In negotiations with Congress about how to avoid plunging over the fiscal cliff, President Obama has insisted that lawmakers agree to raise the debt ceiling, currently fixed at $16.4 trillion, when the U.S. government runs out of money. That could be as early as February 2013.
He recently informed a group of business leaders: “If Congress in any way suggests that they’re going to tie negotiations to debt-ceiling votes and take us to the brink of default once again as part of a budget negotiation, which, by the way, we have never done in our history until we did it last year, I will not play that game.”
The need for Congress to approve any increase in the debt ceiling is leverage that Republicans very much want to use again and retain, but some commentators have recently suggested that the president can raise the debt ceiling unilaterally. What allows him to accomplish this dazzling bit of budgetary legerdemain, they say, is Section 4 of the 14th Amendment — the Public Debt Clause. It stipulates that “the validity of the public debt of the United States, authorized by law . . . shall not be questioned.”
The president’s defenders argue that if Congress fails to raise the debt ceiling, the United States will immediately start defaulting on its debts, an outcome that the Public Debt Clause deems impermissible. To avoid default, they contend, President Obama could raise the debt ceiling without congressional approval.
But this argument is dead wrong.
When the 14th Amendment was passed, Senator Benjamin “Bluff” Wade of Ohio, a proponent, set forth the rationale: “I believe that to do this will give great confidence to capitalists and will be of incalculable pecuniary benefit to the United States, for I have no doubt that every man who has property in the public funds will feel safer when he sees that the national debt is withdrawn from the power of a Congress to repudiate it and placed under the guardianship of the Constitution.”
In 1935, in Perry v. United States, the Supreme Court observed that the Public Debt Clause confirmed the “fundamental principle” that Congress may not “alter or destroy” debts already incurred. However, even if Congress refuses to raise the debt ceiling and additional borrowing is curtailed, the federal government’s revenues are more than enough to satisfy current debt payments and enable it to avoid a default.
Meanwhile, the Constitution clearly provides that borrowing money requires congressional action. In Article I, Section 8, Congress is granted the power “to borrow money on the credit of the United States.” As Andrew Grossman of the Heritage Foundation has explained, the power of the purse — including the authority to tax, spend, and borrow — is clearly legislative, according to the Constitution. Nothing in the Public Debt Clause takes this power away from Congress and assigns it to the president.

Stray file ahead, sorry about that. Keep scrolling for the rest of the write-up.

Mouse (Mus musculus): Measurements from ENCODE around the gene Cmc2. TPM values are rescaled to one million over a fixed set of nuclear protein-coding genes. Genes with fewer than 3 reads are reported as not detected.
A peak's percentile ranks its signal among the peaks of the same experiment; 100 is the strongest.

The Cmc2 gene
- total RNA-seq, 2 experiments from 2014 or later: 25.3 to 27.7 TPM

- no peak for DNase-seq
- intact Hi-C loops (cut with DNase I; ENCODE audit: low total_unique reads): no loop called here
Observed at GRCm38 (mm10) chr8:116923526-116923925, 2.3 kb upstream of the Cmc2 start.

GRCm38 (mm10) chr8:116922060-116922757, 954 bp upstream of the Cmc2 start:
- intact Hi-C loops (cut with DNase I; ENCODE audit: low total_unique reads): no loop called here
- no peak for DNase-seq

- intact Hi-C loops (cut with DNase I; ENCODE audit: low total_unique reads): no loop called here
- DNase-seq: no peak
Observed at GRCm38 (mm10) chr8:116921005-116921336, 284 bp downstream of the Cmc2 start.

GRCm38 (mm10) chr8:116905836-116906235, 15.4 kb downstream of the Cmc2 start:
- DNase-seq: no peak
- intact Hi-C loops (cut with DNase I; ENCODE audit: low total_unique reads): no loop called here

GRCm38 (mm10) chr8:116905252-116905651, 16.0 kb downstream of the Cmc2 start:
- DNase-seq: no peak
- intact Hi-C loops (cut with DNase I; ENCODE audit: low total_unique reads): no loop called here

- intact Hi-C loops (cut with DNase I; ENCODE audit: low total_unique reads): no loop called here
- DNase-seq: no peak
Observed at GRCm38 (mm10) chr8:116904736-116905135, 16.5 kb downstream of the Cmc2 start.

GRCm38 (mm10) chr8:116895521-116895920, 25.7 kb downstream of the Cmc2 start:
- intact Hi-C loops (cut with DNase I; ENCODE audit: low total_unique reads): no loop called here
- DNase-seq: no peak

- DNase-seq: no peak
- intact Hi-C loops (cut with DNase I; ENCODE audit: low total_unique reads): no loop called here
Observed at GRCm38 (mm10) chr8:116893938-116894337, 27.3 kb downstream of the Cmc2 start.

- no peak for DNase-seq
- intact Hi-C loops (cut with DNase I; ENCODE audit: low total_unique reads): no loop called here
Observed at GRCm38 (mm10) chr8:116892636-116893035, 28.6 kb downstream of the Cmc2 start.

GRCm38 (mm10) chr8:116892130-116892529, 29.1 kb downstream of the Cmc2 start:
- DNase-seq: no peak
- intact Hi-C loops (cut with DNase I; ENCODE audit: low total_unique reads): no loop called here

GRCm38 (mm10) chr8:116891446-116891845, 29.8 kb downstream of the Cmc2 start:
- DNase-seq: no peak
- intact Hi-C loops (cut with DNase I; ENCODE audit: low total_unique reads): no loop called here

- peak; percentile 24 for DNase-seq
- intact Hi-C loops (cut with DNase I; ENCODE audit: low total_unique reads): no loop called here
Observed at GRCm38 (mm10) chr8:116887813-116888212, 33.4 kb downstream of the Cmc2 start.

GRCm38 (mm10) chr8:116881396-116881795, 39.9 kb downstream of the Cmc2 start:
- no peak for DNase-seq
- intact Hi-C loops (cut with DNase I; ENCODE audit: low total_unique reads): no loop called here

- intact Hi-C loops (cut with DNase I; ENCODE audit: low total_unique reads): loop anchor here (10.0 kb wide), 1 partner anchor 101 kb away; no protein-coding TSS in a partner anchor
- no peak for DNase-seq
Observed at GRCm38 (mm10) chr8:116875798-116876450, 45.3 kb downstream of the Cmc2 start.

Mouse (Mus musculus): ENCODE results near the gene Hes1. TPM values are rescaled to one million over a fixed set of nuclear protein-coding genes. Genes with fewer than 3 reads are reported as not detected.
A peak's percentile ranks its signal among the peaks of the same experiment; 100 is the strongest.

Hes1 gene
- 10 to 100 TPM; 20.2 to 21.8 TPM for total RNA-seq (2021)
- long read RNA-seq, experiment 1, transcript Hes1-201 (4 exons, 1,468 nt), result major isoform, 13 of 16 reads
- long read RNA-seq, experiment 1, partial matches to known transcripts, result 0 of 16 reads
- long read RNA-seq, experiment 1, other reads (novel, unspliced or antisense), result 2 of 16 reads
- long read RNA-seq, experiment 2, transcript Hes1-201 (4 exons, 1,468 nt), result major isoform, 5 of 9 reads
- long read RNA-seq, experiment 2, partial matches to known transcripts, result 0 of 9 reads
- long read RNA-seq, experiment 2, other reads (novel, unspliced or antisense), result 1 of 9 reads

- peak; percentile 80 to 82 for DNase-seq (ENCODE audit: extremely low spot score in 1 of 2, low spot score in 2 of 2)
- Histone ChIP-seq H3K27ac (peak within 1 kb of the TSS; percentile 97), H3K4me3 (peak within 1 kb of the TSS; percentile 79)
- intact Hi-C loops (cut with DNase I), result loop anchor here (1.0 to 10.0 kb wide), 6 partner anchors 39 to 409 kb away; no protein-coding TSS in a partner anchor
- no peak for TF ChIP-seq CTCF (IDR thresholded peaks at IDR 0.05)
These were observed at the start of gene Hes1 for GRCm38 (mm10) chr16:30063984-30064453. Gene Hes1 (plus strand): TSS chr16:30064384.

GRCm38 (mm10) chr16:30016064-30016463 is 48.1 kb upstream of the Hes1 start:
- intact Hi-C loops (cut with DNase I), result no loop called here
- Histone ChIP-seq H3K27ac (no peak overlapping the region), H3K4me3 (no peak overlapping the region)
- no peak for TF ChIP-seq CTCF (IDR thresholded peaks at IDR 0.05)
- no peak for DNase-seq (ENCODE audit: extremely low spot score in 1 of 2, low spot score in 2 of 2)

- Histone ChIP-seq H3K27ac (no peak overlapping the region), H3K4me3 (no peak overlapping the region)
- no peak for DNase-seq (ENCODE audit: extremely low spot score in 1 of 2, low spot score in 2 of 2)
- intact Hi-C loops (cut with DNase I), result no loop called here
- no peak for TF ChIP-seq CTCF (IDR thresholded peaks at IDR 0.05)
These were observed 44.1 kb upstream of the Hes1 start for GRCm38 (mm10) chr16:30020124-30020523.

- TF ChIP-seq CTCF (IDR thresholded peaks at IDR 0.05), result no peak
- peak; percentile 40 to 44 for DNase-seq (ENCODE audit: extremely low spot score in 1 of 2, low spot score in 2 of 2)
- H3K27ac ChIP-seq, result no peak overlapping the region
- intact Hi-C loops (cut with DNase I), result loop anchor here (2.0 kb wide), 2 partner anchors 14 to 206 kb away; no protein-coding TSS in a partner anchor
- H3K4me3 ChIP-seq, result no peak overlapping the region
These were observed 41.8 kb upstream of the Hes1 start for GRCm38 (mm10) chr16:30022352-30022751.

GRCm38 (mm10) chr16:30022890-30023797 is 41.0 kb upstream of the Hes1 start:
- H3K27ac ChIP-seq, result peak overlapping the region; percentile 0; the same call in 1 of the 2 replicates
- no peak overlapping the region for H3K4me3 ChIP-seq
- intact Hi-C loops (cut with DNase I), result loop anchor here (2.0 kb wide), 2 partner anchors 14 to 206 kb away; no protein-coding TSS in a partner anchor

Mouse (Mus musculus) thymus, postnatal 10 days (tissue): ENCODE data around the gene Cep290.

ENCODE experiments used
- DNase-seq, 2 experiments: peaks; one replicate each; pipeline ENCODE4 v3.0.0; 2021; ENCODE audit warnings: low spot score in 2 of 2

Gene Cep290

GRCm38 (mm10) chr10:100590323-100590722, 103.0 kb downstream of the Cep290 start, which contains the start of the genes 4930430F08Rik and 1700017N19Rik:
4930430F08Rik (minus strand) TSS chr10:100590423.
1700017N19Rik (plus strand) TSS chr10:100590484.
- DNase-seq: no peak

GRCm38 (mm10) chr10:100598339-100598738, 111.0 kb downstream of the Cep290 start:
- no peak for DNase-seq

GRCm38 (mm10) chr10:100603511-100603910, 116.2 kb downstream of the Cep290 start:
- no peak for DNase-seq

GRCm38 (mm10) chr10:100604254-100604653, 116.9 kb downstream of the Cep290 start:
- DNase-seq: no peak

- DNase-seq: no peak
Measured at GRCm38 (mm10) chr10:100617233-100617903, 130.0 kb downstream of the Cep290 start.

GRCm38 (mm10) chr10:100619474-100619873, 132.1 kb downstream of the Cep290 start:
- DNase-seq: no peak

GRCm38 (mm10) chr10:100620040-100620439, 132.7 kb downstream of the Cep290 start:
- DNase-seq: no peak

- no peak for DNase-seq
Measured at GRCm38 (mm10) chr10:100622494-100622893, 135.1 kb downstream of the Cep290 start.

President Obama has no more unilateral power to issue new debt on the credit of the United States than he has to unilaterally raise taxes, sell off government assets, or make expenditures that have not been enacted by Congress.
Moreover, the Public Debt Clause refers to public debt that has been “authorized by law.” The debt ceiling is established by statute (31 U.S.C. 3101 and 3101A). If President Obama were to issue an executive order purporting to enable the federal government to borrow more money, thereby incurring public debt in excess of the statutory debt limit, any debt so incurred would not be “authorized by law.” It would, in fact, be contrary to law.
Even President Obama has acknowledged the problems with this proposal. Last year, at a town-hall meeting in College Park, Md., he said:
Now, the gentleman asked about the 14th Amendment. There’s a provision in our Constitution that speaks to making sure that the United States meets its obligations. And there have been some suggestions that a president could use that language to basically ignore this debt-ceiling rule, which is a statutory rule. It’s not a constitutional rule. I have talked to my lawyers. They do not — they are not persuaded that that is a winning argument. So the challenge for me is to make sure that we do not default, but to do so in a way that is as balanced as possible and gets us at least a down payment on solving this problem.
But on other issues, Obama has indicated that he did not have the authority to take unilateral action to implement his policy preferences, but then he took such action anyway. For example, shortly before announcing his deferred-action program that approximated the DREAM Act, he told Univision that, much as he might like to grant “temporary protected status” to undocumented students, he could not “wave away the laws that Congress put in place.” He also observed that he didn’t “have the authority to simply ignore Congress and say, ‘We’re not going to enforce the laws you’ve passed.’” Then, of course, he proceeded to simply ignore Congress and take the action he wanted.
Let us hope that this time around the president will follow the law and not attempt to give Congress, and the Constitution, the back of his hand.
— John G. Malcolm is senior legal fellow in the Center for Legal and Judicial Studies at the Heritage Foundation.